HL Deb 07 December 1983 vol 445 cc1081-2
Lord Harris of High Cross

My Lords, I beg leave to ask the Question standing in my name on the Order Paper.

The Question was as follows:

To ask Her Majesty's Government what proposals they have in mind for the repeal of the Truck Acts.

The Minister of State, Privy Council Office, and Minister for the Arts (The Earl of Gowrie)

My Lords, in the new year the Government will issue for consultation proposals to provide up-to-date protections on deductions from pay. Subsequently the Government will take the earliest opportunity to repeal the Truck Acts and related legislation and simultaneously to enact new provisions concerning deductions and the protection of employees.

Lord Harris of High Cross

My Lords, I thank the noble Earl for that encouraging reply. I wonder if I may question him a little more on the timing of the Government's repeal. In the first place I should like to ask whether the Government have gone through the preparatory stage of denouncing the ILO Convention No. 95, which is necessary to clear the way. Secondly, bearing in mind that every week that we delay in removing these antique statutes £1,500 million in money is shunted around the country on pay day and exposed to wage snatches and that kind of hazard, will the noble Earl press his colleagues to move forward with all possible speed in this matter?

The Earl of Gowrie

My Lords, I share the dislike of the Truck Acts that is felt by the noble Lord, Lord Harris. I can confirm that the ILO Convention No. 95 has been denounced by the Government. That was done on 16th September of this year, and we therefore cease to be bound by its terms on 16th September, 1984. We can introduce new legislation after that. We must of course get it right, and that is why we shall be initiating consultations early in the new year.

Lord Blyton

My Lords, is the noble Earl the Minister aware that in the last century the Truck Acts had to be passed to prevent the exploitation of the working class? Surely in this age we are not going to see a Conservative Government abolish the Truck Acts and leave working people absolutely open to exploitation by their employers?

The Earl of Gowrie

My Lords, I have no doubt that the Truck Acts served a useful and desirable purpose in the last century, but that is not to say that they are of any use in the present century.

Lord Orr-Ewing

My Lords, will my noble friend bear in mind that it may take some time for the Truck Acts to be repealed by both Houses of Parliament? Would it not be a good idea, pending release from our obligations under the ILO, to get on with the job so that we are ready to bring in the new legislation immediately we are released from the ILO undertakings? Also, in view of the fact that he is the Minister with responsibility for civil servants, will my noble friend say whether the Civil Service is setting the pace by paying staff by cheque? Will he also say what incentives he is providing to that effect?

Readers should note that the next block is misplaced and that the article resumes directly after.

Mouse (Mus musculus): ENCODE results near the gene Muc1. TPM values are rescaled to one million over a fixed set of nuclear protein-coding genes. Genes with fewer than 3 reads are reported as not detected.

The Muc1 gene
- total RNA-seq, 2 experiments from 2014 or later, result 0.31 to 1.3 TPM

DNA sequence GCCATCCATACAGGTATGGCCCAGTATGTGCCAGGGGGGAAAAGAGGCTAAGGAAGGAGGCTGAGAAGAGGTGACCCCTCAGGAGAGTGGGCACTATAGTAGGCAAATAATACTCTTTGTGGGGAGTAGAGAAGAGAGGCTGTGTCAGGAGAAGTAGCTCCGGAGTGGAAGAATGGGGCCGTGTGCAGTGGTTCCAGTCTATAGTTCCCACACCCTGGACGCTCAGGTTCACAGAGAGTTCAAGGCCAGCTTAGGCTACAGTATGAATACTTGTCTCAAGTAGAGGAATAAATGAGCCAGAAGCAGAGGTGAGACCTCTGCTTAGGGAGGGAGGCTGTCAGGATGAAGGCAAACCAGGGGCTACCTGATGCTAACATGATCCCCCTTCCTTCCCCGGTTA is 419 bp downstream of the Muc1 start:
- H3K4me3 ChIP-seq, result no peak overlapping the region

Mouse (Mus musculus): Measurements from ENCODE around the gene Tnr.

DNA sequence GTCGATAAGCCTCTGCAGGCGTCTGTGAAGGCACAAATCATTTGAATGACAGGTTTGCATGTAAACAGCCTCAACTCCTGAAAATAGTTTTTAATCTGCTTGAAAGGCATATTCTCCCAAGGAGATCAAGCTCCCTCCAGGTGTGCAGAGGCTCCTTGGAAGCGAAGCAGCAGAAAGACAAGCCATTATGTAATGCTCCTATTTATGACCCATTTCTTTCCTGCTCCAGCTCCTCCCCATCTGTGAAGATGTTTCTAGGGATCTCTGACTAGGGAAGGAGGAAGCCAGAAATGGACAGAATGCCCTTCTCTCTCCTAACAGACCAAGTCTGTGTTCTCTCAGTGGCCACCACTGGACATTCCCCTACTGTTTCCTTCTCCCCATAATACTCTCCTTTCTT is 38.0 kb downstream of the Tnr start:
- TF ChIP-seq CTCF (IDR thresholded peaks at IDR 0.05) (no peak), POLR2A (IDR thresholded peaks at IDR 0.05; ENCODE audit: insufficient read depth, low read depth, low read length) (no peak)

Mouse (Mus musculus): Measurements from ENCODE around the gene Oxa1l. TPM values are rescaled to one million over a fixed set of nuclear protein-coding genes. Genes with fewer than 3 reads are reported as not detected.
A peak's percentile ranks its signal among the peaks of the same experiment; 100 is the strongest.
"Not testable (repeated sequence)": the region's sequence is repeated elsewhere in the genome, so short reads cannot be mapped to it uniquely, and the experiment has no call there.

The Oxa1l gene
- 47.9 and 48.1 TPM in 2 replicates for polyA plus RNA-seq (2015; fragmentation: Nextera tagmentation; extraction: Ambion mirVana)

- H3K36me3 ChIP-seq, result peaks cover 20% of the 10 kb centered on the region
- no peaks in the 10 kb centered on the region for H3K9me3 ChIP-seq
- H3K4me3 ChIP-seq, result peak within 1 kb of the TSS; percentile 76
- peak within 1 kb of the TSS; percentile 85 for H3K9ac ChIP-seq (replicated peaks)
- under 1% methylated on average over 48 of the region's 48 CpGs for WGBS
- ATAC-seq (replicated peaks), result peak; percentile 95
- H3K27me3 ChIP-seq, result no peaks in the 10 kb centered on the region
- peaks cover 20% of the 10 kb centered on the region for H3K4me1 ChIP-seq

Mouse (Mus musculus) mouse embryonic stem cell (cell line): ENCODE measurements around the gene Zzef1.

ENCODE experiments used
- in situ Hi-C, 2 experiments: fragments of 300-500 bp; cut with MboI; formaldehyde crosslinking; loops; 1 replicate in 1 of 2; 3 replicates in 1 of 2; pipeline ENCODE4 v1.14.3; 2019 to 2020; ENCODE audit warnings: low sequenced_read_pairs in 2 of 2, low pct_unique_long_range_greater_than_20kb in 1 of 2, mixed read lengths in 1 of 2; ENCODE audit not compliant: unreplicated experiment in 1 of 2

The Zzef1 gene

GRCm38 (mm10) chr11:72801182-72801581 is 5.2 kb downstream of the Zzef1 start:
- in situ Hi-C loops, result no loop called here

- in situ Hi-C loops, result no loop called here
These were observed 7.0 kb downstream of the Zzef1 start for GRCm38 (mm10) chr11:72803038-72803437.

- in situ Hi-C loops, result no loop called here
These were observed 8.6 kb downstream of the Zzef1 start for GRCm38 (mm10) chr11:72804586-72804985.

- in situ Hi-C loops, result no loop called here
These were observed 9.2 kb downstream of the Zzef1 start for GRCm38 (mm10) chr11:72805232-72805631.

The Earl of Gowrie

My Lords, it is precisely because we want to make some haste in this matter that we are to issue consultation documents in the new year. In respect of the Civil Service, the Government are seeking to encourage the use of cashless pay and simplified payroll systems throughout the economy. All new entrants to the non-industrial sections of the Civil Service are required to accept monthly pay by credit transfer as part of their conditions of service. Most non-industrial civil servants are already paid monthly by credit transfer. There has also been a recent inducement scheme encouraging staff to transfer to cashless pay on a monthly basis, the inducement being £100 to each individual who so transfers.

Industrial civil servants are, of course, constrained by the Truck Acts and there is therefore no present possibility of compelling staff to accept a transfer to cashless pay.

Lord Dean of Beswick

My Lords, can the noble Earl indicate to the House whether the people responding to the consultative documents, such as the trade unions representing the low-paid workers, will receive better consideration of the points that they put than they did some time ago when the present Government were scrapping legislation that had been placed on the statute book years ago? That legislation, which was in fact passed by Conservative Governments, protected the low-paid workers, and it was scrapped in what some believe was a contravention of the ILO agreements existing at the time.

The Earl of Gowrie

My Lords, the views of trade unions and others will of course be fully taken into account.

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